[JURIST] Trial began Monday in the US District Court for the Eastern District of Louisiana [official website] between individuals affected by the 2010 Deepwater Horizon oil spill [BBC backgrounder] and British Petroleum (BP) [corporate website]. The other corporations involved [Reuters report] are the rig owner Transocean Ltd. and well cement services provider Halliburton Co. [corporate websites]. The parties bringing suit against BP include the US Department of Justice (DOJ) [official website], states bordering the Gulf Coast and individuals who did not agree to an earlier settlement agreement. The trial is to be conducted in phases [WP report] with the first part focusing on determining what caused the blowout of the well and assign percentage blame on the companies involved. Other issues that are to be resolved are BP’s level of negligence in conjunction with the incident and the amount of oil that escaped into the Gulf of Mexico, both elements are critical to determine BP’s possible penalties under the Clean Water Act (CWA) [EPA summary].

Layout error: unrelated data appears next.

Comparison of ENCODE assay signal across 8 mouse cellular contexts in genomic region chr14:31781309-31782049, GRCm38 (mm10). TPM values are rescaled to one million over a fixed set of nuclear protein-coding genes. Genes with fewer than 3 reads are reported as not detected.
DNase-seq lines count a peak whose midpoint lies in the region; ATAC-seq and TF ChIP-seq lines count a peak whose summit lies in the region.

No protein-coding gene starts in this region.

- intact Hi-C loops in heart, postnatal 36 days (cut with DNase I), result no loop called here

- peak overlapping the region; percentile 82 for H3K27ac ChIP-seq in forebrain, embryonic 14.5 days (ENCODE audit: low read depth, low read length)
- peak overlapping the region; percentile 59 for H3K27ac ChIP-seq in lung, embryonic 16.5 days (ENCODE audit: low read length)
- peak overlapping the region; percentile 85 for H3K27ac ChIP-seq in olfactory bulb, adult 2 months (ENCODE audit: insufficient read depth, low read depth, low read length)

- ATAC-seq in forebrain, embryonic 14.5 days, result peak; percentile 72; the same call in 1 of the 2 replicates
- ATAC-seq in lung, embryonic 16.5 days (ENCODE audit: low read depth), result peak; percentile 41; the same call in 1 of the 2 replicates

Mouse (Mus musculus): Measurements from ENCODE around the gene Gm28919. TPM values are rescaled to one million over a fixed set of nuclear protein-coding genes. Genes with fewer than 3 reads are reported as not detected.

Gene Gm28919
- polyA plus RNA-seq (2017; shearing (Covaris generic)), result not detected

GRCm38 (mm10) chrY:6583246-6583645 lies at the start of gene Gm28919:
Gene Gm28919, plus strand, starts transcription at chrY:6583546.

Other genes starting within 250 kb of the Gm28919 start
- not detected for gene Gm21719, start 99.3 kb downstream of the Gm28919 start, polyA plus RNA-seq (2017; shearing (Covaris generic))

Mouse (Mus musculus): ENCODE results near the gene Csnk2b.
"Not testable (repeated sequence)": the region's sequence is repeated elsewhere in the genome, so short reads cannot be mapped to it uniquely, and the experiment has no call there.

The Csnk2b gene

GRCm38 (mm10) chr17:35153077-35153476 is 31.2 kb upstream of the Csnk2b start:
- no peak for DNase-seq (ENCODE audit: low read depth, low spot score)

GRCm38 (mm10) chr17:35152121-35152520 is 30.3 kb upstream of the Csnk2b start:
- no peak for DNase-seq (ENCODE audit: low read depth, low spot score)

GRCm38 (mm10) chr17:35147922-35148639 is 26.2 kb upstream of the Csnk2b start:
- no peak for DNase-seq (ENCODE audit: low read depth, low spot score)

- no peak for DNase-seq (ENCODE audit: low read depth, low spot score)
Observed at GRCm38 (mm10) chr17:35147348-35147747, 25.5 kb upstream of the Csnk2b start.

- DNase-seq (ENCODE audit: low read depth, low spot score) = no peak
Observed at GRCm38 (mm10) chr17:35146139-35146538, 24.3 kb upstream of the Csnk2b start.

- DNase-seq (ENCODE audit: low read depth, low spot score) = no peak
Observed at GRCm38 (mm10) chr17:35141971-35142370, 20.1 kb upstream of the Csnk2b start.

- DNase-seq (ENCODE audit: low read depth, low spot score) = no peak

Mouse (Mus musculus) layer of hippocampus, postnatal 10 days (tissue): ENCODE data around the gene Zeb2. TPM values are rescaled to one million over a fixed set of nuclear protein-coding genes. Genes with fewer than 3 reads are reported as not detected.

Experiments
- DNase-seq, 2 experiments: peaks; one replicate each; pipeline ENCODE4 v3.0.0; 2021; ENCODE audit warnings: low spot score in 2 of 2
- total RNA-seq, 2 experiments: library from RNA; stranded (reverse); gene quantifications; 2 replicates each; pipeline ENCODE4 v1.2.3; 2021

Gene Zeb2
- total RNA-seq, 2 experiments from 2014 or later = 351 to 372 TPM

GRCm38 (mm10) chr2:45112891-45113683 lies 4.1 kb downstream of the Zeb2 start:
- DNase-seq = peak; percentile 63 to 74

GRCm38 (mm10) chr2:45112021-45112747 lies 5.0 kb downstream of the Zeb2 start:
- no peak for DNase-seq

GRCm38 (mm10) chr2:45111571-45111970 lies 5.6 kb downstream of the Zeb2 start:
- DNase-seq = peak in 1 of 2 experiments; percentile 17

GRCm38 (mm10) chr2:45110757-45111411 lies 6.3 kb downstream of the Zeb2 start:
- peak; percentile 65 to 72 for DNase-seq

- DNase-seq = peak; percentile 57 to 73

Monday’s commencement of the trial against BP and other corporations is the most recent development in a long series of legal battles that have arisen from the Deepwater Horizon Crisis. In January a judge for the US District Court for the Eastern District of Louisiana accepted a plea agreement [JURIST report] between BP and the DOJ for the company’s criminal liability in the 2010 Deepwater Horizon oil spill. Earlier in January, Transocean Ltd. pleaded guilty [JURIST report] to “negligently discharging oil into the Gulf of Mexico,” in violation of the CWA and will pay $1 billion in civil penalties and $400 million in criminal penalties for its role in the Deepwater Horizon spill. In December a federal judge approved [JURIST report] a final class settlement between BP and those who experienced economic and property loss stemming from the spill. In November BP executives pleaded not guilty [JURIST report] to criminal charges stemming from the oil spill. Earlier that month BP agreed to pay [JURIST report] $4.5 billion in penalties for felony misconduct for its role in the spill. A federal judge ordered [JURIST report] BP to share partial liability with Transocean in oil spill claims in January 2012.